Tuesday, March 13, 2012

The Mapping of Love and Death Continues Maisie Dobbs' Story With Loads of Heart

Maisie Dobbs has loads of life experience, despite the scant thirty or so years she's been on the earth. In the Maisie Dobbs series, set in 1930s England, author Jacqueline Winspear explores Maisie's life thus far, as well as her current career as a "psychologist and investigator."

Although I'd only read the first and second novels in the Maisie Dobbs series before diving into the seventh book, The Mapping of Love and Death, Winspear once again stays true to a certain pattern she has set in her books. Maisie is introduced to a case, she begins her -- seemingly straight-forward -- investigation, and everything promptly falls apart. Other (often unpaid and unrequested) side cases materialize; murders occur; accidents happen. Maisie being Maisie, she never leaves well enough alone -- and she never leaves any stone unturned.

In The Mapping of Love and Death, Maisie is hired by an American couple to find their cartographer son's lost love. As he perished in the Great War, Maisie has only a packet of letters and a diary to use in her investigation. The simple request snowballs into quite a mess as the elderly couple is brutally attacked just after leaving Maisie's office. Compounding the problem are a tangle of family secrets and a bit of violence toward Maisie herself.

Maisie leans heavily upon friends and family in The Mapping of Love and Death. Despite her independent streak, as she has matured, Maisie has learned the value of loved ones. Both in her cases and in her personal life, Maisie has come a long way from her debut in Maisie Dobbs (my review). Although still fiercely self-determined, she has at last come to rely on a select few people, which often changes things enormously both in her career and in her life. It seems in this seventh installment of the series that Maisie may at last have found a suitor, as well.

Although set in the 1930s, Winspear carefully connects each case -- and therefore, each novel in the Maisie Dobbs series -- to World War I. Maisie inevitably finds a link to the war within the cases she investigates. Although a decade and a half has gone by since the war's end, the people in England are only just beginning to recover. Then, of course, the Great Depression occurs in America, affecting Europe, as well. Winspear expertly recreates England in this era in her novels. Although description and setting play a large part, Winspear also manages to write in an old-fashioned manner that lends itself to the time period. Her words are chosen carefully, dialogue meticulously written to echo speech at the time.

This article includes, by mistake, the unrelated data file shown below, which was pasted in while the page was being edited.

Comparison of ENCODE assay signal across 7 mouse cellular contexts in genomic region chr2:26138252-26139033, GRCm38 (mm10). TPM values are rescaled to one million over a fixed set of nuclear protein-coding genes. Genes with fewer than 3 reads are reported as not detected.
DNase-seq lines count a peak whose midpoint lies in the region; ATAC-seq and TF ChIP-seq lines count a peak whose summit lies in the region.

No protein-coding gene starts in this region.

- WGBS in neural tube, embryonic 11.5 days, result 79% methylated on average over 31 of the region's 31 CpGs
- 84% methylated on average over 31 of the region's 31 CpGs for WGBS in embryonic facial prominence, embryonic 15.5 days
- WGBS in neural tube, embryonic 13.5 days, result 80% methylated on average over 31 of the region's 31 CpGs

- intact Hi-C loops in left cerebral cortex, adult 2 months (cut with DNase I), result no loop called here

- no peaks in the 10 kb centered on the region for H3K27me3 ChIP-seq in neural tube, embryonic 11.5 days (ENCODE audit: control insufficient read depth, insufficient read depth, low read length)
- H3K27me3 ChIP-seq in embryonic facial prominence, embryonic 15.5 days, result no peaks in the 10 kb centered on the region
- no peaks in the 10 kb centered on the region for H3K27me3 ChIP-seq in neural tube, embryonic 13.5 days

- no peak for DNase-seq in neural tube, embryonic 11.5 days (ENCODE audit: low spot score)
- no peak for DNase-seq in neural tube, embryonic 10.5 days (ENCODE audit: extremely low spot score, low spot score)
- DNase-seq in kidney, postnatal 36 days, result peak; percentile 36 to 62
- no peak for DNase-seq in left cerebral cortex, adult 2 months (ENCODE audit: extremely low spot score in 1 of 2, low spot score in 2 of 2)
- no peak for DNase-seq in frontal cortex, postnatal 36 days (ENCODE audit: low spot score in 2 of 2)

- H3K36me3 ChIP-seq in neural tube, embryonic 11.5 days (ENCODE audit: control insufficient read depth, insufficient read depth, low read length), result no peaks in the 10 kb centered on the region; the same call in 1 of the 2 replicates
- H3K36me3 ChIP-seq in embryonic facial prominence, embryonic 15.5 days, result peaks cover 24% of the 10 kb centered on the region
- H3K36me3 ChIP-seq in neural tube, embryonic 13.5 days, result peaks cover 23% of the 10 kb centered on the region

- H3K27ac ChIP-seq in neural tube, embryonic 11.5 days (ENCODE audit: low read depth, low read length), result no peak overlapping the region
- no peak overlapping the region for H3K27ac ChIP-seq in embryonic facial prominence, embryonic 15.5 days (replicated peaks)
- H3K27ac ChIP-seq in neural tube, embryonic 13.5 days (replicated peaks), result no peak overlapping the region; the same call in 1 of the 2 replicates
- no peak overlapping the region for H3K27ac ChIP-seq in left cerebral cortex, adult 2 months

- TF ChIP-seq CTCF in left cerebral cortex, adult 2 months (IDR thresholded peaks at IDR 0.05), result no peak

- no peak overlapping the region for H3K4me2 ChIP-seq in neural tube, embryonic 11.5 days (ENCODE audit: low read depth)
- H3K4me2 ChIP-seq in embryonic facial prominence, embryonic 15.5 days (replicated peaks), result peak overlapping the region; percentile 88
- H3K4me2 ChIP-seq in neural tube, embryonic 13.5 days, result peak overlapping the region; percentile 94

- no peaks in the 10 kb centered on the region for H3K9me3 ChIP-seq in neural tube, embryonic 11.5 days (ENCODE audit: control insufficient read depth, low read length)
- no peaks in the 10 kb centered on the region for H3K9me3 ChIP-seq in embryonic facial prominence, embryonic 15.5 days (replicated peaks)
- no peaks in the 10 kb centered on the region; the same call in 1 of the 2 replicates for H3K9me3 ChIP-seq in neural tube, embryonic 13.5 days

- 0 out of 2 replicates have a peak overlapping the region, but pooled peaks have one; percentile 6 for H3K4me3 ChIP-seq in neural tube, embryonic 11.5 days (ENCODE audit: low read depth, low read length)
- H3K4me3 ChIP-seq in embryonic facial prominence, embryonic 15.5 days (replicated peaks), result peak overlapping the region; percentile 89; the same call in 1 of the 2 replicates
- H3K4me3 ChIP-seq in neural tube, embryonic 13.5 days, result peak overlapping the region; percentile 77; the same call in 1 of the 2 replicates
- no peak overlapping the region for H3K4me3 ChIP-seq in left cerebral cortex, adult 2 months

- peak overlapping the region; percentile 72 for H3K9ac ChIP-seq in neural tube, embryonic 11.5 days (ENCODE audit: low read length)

The Maisie Dobbs series is a delight for both fans of historical fiction as well as mystery lovers. Winspear manages just the right balance of 1930s era description and page-turning suspense, coupled with an engaging main character.

Jacqueline Winspear is the author of nine books in the Maisie Dobbs series. You can follow Winspear on Facebook, at her website, or on her blog MaisieDobbs.com.

March is Maisie Month, and TLC Book Tours has planned a month-long book tour to celebrate the release of the ninth book in the series, Elegy for Eddie.

For a full listing of stops on the tour, visit TLC's March is Maisie Month page. Last week, the first six books in the series were reviewed. This week is all about The Mapping of Love and Death:

Next week you'll find reviews of the eighth Maisie Dobbs book, A Lesson in Secrets, followed by reviews of the brand-new Elegy for Eddie March 26-30. Haven't yet read a Maisie book? Take this opportunity to pick one up and catch up on the series before Elegy for Eddie releases March 27.


  1. I particularly loved this one! I'm a huge fan of the series and have read them all. I'm glad to hear you enjoyed this one too!

  2. I NEED to read these books - I know I'll really love them!

    Thanks for being on the tour. I'm featuring your review on TLC's Facebook page today.



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